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Nuclear fusion needed to power future AI, OpenAI boss says

A visualisation of a nuclear fusion reactor (iStock/ Getty Images)
A visualisation of a nuclear fusion reactor (iStock/ Getty Images)

A nuclear fusion breakthrough is needed to meet the vast energy requirements of future artificial intelligence, according to OpenAI boss Sam Altman.

The ChatGPT creator currently handles hundreds of millions of queries daily, with estimates suggesting that this consumes around 1GWh each day – equivalent to around 33,000 US households.

As generative AI tools like ChatGPT improve in functionality and increase in popularity, this energy consumption is forecast to increase significantly over the coming years.

“There’s no way to get there without a breakthrough,” he said at a Bloomberg event at the World Economic Forum’s annual meeting in Davos on Tuesday.

“It motivates us to go invest more in fusion.”

Nuclear fusion has the potential to provide near-limitless energy by mimicking the natural reactions that occur within the Sun, leading some scientists to describe it as the “holy grail” of clean energy.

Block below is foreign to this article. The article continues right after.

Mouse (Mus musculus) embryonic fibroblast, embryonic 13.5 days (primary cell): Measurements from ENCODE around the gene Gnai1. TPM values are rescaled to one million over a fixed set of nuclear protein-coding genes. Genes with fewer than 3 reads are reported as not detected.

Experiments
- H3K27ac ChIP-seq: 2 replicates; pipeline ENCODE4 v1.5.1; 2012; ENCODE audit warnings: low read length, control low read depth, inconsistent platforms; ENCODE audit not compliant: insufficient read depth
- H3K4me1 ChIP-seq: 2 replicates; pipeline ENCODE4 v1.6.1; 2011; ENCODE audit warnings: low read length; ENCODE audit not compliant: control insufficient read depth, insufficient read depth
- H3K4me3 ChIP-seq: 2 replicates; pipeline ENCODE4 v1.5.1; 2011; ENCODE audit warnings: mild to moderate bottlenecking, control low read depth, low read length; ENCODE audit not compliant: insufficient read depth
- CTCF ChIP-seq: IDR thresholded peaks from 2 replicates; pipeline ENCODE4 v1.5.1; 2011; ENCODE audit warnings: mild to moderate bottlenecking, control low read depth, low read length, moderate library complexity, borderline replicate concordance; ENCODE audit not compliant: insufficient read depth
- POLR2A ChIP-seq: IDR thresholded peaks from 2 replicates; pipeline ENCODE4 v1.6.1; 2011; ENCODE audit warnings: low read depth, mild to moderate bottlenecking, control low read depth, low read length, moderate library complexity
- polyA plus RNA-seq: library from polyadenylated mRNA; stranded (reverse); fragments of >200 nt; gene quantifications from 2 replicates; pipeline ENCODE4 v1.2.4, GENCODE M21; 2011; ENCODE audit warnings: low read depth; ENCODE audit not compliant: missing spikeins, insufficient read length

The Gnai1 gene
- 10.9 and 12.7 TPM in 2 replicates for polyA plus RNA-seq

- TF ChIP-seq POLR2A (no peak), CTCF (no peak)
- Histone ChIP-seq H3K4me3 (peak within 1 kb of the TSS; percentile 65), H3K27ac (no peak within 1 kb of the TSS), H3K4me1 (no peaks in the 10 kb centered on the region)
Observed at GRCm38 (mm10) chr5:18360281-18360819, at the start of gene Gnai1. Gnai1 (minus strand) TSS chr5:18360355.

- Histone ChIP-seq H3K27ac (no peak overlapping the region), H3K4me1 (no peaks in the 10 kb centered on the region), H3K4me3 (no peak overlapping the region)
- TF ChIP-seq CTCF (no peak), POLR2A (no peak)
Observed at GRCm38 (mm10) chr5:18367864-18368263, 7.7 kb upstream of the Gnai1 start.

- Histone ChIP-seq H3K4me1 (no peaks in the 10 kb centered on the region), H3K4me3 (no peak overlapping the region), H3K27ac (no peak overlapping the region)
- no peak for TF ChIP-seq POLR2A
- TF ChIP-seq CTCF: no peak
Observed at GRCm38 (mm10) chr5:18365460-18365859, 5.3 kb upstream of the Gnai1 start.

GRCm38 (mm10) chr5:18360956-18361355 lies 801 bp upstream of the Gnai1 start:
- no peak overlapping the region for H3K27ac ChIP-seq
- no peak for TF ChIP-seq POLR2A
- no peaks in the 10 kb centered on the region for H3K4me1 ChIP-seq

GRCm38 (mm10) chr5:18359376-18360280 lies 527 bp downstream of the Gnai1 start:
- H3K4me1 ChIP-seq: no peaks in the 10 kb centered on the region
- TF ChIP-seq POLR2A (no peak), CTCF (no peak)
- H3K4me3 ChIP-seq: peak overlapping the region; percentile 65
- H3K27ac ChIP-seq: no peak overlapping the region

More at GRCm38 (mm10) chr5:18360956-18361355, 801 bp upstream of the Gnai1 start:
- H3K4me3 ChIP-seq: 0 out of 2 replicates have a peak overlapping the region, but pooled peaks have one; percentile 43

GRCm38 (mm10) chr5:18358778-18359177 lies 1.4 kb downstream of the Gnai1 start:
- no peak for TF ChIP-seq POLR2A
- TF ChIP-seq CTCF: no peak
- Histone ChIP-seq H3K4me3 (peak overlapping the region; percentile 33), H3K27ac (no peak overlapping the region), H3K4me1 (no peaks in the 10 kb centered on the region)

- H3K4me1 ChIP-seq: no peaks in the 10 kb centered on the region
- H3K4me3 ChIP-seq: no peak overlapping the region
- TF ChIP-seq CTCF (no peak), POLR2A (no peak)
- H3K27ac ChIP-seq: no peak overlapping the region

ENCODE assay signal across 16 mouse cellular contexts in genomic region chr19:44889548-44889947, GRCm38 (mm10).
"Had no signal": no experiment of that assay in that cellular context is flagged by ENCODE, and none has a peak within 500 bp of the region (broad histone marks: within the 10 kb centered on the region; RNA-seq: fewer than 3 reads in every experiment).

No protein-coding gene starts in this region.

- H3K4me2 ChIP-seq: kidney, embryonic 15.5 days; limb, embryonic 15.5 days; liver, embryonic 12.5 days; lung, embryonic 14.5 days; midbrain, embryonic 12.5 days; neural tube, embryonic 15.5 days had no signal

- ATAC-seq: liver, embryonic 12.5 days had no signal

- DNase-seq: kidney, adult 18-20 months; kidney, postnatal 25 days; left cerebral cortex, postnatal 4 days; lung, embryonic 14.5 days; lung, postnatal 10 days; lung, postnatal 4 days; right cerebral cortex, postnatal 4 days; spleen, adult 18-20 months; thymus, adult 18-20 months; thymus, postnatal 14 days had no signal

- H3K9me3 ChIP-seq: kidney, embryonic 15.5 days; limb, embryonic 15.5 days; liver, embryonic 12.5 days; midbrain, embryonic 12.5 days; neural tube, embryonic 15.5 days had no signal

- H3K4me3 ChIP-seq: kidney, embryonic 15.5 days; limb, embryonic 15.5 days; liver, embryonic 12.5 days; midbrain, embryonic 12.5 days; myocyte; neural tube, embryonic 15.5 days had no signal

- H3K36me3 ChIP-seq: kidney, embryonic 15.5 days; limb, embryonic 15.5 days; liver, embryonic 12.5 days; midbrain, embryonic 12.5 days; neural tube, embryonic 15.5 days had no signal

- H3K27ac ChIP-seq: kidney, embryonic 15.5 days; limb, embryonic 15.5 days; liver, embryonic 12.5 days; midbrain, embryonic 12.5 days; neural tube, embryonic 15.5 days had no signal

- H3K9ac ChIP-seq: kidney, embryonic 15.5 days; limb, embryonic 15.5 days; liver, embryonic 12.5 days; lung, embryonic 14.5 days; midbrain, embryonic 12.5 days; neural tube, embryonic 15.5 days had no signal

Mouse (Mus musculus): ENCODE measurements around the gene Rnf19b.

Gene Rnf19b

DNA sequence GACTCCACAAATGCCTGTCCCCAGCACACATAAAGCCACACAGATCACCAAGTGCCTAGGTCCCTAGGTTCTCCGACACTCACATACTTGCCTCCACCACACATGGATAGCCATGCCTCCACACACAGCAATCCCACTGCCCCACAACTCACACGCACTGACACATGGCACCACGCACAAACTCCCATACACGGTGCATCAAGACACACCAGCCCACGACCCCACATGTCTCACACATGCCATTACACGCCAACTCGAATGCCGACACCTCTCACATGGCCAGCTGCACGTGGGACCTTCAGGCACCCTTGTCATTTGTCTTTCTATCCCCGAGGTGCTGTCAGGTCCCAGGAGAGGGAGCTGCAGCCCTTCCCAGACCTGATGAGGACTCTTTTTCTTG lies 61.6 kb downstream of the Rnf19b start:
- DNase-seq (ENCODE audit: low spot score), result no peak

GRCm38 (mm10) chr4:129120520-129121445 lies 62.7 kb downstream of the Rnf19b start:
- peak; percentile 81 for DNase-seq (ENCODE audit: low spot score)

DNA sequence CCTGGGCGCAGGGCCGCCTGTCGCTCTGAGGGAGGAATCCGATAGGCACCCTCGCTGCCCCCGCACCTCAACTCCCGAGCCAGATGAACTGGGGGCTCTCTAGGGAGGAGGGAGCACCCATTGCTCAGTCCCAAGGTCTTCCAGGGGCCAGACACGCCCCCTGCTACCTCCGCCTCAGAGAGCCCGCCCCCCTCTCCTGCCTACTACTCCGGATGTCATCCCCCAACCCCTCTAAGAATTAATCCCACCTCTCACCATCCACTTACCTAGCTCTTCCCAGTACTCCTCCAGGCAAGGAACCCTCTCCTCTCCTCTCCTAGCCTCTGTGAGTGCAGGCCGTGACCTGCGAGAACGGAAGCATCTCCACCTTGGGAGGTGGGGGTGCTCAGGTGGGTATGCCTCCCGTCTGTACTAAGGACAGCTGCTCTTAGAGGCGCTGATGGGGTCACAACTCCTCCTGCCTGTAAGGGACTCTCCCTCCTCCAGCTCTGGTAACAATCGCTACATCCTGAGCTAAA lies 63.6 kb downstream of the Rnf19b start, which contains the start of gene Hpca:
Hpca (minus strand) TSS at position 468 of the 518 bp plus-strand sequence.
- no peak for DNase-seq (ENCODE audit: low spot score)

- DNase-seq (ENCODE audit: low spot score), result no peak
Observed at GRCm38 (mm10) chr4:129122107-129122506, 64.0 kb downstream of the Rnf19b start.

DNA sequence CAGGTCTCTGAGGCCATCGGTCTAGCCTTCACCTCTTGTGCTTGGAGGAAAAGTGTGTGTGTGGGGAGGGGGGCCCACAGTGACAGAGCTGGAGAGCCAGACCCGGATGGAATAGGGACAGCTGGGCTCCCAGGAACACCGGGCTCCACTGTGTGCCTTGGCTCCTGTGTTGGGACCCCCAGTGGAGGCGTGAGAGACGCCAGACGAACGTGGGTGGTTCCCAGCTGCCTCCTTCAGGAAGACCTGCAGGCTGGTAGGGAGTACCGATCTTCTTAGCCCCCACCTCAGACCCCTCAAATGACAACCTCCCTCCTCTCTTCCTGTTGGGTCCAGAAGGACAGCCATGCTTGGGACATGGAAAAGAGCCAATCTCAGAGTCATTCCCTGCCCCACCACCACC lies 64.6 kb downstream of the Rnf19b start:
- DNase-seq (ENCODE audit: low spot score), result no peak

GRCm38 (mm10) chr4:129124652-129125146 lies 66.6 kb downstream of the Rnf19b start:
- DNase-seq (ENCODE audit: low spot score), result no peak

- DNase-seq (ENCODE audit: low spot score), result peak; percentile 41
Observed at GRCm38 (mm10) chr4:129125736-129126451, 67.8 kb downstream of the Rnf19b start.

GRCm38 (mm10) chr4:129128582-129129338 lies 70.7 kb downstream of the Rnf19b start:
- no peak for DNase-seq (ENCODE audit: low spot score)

There have been several breakthroughs in recent years, with the most significant being the first ever fusion ignition at the Lawrence Livermore National Laboratory (LLNL) in 2022. This saw researchers achieve a net energy gain using nuclear fusion in a feat that the lab has since repeated.

Despite this development, commercialisation of nuclear fusion at a significant scale remains a long way off.

Mr Altman has personally invested $375 million in Helion Energy, a US-based nuclear fusion firm that is aiming to produce electricity at a commercial scale using the next-generation technology by 2028.

Last year, the company became the first in the world to secure a purchase agreement for nuclear fusion energy after Microsoft made it part of their plan to transition to clean energy sources by the end of the decade.

OpenAI currently relies on Microsoft’s servers and computing resources to power its artificial intelligence tools, meaning it would likely benefit from Helion Energy achieving commercial-scale production of nuclear energy.